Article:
Humour In Adversityby The Daily Eye Team December 9 2016, 3:41 pm Estimated Reading Time: 2 mins, 45 secs
It would be difficult to imagine how a divorce could be turned into a comedy--but this is what writer-director Imran Rasheed has done with his new play Phir Se Shaadi!?
Young couple Aiman (Farrukh Seyer) and Sheeba (Nisha Dhar) get divorced in a fit of pique, but they realise they are in love and want to remarry. For a Muslim couple it is not so easy to remarry; as the Qazi (Mohammad Khaliq) points out, Islam has the system of ‘halala’ under which a divorced couple can marry again only if the woman first marries another man, consummates the marriage and then he agrees to divorce her. This custom was meant to discourage the uttering of the triple ‘talaq’ by men for frivolous reasons. But it makes women totally powerless in choosing their own fate. In a society that demands chastity from women, this can end up wrecking relationships. (BR Chopra’s 1982 film, Nikaah was also about this custom.)
They approach a kind and friendly professor Kamaal (Danish Hussain) for help and advice. Rasheed’s approach is not melodramatic, but absurd—the funniest bit being the hunt for a groom for halala. Professor Kamaal’s Hindu friend Jialal (Yasir Khan), and wife Husna (Rukhsar Kabir Khan) are recruited in the hunt for a malleable groom who will marry and divorce Sheeba on demand so that she can remarry Aiman. The one guy they find, who is willing to go through with it, so that he can make some money to elope with his girlfriend, is caught out just before the wedding ceremony goes through, and his girlfriend refuses to believe that he was not betraying her.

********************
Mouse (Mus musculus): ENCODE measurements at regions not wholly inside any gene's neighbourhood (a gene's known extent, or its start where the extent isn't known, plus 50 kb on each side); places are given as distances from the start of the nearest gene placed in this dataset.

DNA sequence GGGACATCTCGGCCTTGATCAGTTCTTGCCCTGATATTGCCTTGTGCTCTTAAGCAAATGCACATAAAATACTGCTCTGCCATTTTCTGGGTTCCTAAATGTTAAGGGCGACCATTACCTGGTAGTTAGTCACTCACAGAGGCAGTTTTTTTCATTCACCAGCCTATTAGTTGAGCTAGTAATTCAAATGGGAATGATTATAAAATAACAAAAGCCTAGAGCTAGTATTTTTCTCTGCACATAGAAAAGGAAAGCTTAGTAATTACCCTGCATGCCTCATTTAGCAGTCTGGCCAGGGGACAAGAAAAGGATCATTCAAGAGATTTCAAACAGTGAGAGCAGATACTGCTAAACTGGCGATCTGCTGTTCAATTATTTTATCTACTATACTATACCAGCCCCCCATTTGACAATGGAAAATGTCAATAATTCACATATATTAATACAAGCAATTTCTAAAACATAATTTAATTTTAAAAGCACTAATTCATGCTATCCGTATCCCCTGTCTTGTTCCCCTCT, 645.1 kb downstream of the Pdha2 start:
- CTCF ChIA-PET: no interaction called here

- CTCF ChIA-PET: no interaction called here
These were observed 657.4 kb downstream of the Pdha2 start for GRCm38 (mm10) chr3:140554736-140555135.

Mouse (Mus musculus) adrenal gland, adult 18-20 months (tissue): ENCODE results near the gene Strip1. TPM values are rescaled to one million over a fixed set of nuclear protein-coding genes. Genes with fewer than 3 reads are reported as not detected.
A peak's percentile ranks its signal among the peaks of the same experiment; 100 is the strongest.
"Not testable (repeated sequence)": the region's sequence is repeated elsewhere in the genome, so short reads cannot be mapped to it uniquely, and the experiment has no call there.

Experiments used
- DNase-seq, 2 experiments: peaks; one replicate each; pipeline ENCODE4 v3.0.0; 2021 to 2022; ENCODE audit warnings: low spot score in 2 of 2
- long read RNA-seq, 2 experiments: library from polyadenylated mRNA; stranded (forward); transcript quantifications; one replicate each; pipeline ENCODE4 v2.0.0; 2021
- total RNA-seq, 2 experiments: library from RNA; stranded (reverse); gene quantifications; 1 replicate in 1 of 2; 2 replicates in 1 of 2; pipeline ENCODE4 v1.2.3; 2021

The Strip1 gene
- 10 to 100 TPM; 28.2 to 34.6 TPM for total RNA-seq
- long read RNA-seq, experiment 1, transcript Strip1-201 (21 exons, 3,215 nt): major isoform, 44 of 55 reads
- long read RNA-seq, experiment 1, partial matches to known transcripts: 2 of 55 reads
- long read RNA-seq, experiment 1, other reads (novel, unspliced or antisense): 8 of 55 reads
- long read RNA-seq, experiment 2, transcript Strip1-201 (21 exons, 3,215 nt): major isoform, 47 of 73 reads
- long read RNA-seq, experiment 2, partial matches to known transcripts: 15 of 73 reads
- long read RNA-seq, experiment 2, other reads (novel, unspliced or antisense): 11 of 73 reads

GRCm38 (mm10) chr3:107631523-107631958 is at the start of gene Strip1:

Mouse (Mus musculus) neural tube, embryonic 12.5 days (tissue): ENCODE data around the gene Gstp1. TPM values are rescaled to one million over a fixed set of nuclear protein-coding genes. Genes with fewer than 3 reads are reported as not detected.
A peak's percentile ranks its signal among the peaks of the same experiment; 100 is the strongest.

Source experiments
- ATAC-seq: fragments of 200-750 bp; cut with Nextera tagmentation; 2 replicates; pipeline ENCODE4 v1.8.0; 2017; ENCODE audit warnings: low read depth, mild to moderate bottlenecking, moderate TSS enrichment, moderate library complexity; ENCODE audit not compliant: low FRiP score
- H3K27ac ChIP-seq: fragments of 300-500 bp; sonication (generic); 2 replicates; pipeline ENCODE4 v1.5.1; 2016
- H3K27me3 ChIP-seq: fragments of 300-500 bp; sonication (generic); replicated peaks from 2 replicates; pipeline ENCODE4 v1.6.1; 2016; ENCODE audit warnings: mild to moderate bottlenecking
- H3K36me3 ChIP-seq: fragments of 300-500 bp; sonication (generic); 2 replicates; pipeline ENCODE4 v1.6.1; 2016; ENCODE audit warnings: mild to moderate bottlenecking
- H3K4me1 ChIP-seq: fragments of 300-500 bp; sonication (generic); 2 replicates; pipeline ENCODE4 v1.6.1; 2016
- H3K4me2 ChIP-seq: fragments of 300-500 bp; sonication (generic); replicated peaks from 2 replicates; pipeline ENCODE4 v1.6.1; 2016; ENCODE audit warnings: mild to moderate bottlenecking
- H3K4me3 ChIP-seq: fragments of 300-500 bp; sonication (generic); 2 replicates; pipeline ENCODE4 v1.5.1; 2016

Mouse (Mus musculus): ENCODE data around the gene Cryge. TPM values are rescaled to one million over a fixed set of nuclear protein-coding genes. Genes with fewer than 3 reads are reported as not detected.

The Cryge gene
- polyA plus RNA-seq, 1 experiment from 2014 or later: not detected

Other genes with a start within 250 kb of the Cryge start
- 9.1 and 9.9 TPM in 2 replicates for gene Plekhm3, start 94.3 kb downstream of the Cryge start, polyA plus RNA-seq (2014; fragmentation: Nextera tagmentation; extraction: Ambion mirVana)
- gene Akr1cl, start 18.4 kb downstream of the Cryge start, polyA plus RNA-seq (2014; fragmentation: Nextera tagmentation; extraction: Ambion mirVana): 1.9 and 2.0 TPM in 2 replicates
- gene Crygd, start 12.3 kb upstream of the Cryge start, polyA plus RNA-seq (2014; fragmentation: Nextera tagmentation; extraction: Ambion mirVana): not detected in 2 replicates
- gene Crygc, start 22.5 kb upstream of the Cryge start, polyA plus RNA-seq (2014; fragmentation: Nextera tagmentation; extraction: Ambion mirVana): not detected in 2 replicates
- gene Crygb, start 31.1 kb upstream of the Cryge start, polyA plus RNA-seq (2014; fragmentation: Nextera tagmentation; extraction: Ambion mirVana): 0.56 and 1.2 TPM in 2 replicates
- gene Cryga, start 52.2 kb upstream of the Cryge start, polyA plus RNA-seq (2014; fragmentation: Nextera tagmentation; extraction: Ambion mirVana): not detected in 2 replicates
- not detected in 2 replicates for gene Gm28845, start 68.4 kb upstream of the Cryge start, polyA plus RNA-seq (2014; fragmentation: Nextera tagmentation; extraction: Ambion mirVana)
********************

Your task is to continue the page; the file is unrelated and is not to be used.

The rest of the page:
Aiman timidly asks the Professor Kamaal if he would help by being the short term groom, and after his wife tearfully agrees, he marries Sheeba, and then much to everyone’s surprise and horror, refuses to divorce her, because she makes him feel young.
It took Rasheed’s wonderfully witty script and the perfect comic timing of his team of actors to turn a serious social problem into a hilarious farce. For instance, when the wedding takes place—that nobody is happy about—two hijras muscle in and demand money. Brushing aside the currency issue, they pull out a card machine.
There is a bunch of qawwals who comment from the sidelines in song led by a “Nusrat type Khan sahab” (Karan Desai)—it’s a while that a play has used this form of robust music with the wildly clapping accompanists.
Without underlining the sorry condition of the young woman who is passed about like a parcel and is helpless to leave the professor, because only the man can utter the triple talaq and get rid of the wife, Rasheed creates a counterpoint and saviour for the meek Sheeba in the fiery and confident Husna, who weeps a bit and then decides to solve the problem.
It is quite an achievement to make audiences laugh and also think about the position of women in traditional societies, as well as question the efficacy of some customs.